Photo exhibition shows unknown sides of novelist Ogai Mori

Courtesy of Bunkyo Ward’s Mori Ogai Memorial Museum
Ogai Mori, right, is seen with his favorite horse in this photo colorized using artificial intelligence to clearly show details ranging from his facial expression to the horse’s glossy coat.

A special exhibition of photos of novelist Ogai Mori (1862-1922), commemorating the 160th anniversary of his birth and the centenary of his death, is currently being held at the Mori Ogai Memorial Museum in Bunkyo Ward, Tokyo.

The title of the exhibition, “Shashin no Naka no Ogai: Jinsei o Kizamu Kao,” roughly translates, as “Ogai in photos: Life engraved on his face.” About 90 photographs of Mori from his young days to his later years shed light on his personal development. Notable are seven photos of Mori colorized by artificial intelligence, in which his face seems to almost pop out like a 3D picture. The colorized photos show a different side of the man known for a stern mien in other portrait photos.

The seven photos feature Mori and his family at their home in Sendagi, Tokyo. The AI made assumptions about the colors of the backgrounds and clothing based on data about the time and suggested a selection of colors, from which a human decision-maker chose the most suitable ones. One photo appeared in the magazine Nikoniko, which ran a special feature on smiles of celebrities. The photo is titled “Aiba to Ogai” (Beloved horse and Ogai), and shows Mori smiling faintly, with the corners of his lips lifted slightly. The colors have made the smile clearer.

Even the sunshine and the contrast in the light and dark colors of the clothing seen in the family photos were recreated with the AI method, making the novelist, who is often viewed as a being from a distant world, feel a little bit closer to visitors.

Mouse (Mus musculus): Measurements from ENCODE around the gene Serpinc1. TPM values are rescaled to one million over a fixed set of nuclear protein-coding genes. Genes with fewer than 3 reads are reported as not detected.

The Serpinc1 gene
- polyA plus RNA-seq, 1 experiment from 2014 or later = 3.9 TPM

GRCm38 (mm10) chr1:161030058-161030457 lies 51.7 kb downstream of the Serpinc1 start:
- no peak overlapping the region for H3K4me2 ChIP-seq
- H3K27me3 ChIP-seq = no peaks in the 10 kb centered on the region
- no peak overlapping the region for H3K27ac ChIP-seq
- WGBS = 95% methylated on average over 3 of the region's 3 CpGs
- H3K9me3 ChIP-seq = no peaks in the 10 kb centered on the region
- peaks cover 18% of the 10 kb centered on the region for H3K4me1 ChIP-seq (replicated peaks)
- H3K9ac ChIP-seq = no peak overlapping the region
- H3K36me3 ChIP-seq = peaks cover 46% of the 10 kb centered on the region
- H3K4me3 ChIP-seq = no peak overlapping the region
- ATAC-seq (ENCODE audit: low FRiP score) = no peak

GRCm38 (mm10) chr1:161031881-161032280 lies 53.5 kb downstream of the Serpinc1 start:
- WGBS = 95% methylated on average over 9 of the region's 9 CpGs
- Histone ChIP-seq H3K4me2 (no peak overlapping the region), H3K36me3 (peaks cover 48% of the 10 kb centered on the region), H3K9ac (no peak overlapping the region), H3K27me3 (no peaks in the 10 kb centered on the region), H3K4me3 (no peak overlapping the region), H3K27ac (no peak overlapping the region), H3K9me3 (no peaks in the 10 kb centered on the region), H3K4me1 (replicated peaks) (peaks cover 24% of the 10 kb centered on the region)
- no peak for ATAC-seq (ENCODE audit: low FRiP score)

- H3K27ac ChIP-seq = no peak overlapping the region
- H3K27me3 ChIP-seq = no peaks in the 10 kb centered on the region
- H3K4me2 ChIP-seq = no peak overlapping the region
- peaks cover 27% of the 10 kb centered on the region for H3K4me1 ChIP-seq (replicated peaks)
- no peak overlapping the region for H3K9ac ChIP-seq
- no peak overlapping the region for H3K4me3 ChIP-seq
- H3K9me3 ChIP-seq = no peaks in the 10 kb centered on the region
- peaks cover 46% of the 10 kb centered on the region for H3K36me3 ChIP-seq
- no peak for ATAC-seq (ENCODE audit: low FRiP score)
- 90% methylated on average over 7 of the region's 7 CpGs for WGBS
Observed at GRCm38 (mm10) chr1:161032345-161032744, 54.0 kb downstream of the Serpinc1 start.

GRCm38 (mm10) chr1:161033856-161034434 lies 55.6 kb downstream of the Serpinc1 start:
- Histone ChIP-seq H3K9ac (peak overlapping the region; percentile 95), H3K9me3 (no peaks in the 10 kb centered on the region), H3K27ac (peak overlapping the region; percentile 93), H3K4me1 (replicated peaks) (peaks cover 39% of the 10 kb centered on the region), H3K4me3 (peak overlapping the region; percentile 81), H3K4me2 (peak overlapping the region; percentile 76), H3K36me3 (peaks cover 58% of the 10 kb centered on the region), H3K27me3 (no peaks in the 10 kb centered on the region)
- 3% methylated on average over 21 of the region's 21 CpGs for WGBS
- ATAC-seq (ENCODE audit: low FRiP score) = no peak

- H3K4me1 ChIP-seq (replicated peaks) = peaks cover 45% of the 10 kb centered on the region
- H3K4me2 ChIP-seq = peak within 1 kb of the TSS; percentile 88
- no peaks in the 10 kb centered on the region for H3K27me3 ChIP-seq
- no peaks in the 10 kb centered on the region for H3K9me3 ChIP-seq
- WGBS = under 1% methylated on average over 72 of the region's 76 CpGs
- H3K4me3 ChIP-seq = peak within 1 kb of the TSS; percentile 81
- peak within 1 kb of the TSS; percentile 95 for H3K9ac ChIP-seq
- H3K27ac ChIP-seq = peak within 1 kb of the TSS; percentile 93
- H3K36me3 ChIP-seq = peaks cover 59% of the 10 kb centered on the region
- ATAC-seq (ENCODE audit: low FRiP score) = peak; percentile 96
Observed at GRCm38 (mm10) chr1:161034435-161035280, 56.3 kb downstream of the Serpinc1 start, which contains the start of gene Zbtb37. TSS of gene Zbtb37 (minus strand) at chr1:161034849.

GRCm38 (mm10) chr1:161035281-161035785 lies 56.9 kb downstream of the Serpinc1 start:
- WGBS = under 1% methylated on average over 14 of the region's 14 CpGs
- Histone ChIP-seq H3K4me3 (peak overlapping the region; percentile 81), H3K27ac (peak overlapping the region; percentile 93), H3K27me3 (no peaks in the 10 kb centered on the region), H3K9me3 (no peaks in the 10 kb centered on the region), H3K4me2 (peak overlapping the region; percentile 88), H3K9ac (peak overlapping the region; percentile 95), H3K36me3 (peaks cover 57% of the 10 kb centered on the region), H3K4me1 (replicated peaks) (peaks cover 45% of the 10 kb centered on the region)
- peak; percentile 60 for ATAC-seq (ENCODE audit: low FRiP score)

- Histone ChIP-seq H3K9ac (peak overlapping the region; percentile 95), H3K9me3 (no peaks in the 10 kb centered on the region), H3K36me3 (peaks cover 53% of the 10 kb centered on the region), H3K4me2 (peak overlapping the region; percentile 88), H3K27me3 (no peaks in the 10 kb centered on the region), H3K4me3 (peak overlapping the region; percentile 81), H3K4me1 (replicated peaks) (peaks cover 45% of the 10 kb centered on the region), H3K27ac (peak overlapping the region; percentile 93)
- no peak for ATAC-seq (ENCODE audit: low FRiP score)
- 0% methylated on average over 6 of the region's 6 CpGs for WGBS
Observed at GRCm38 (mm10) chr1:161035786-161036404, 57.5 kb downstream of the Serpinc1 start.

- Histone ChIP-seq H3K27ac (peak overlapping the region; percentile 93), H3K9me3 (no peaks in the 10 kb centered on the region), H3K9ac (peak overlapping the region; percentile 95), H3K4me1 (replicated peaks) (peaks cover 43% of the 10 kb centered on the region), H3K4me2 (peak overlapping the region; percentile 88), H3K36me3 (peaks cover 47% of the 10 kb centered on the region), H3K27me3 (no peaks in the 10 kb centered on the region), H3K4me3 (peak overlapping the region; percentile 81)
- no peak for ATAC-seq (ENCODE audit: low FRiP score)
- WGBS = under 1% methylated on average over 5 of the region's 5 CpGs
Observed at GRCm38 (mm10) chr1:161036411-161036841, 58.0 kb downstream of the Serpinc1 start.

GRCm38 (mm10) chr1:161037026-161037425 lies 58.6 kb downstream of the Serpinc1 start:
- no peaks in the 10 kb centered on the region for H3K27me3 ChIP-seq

According to the museum, Mori used to describe his face as having been made by experience. Although the rest of the pictures on display are black-and-white photos, the collection taken on milestone occasions in his life are proof that experience did make his face. At the same time, one can almost read Mori’s feelings from the photos.

Mori entered the preparatory course of the medical school at the University of Tokyo when he was just 11, so he was always surrounded by students who were older than him. Photos from those days show him somewhat ill at ease as he is seen behind classmates or off to the side.

Among other photos are one taken with a descendant of the lord of the Tsuwano domain, which used to control Mori’s birthplace, and a rare image of Mori in a field of flowers wearing a military uniform.

The exhibition will continue through April 17. Some of the photos will be changed during the exhibition period. Admission is ¥500 per person, and is free for children up to junior high school age.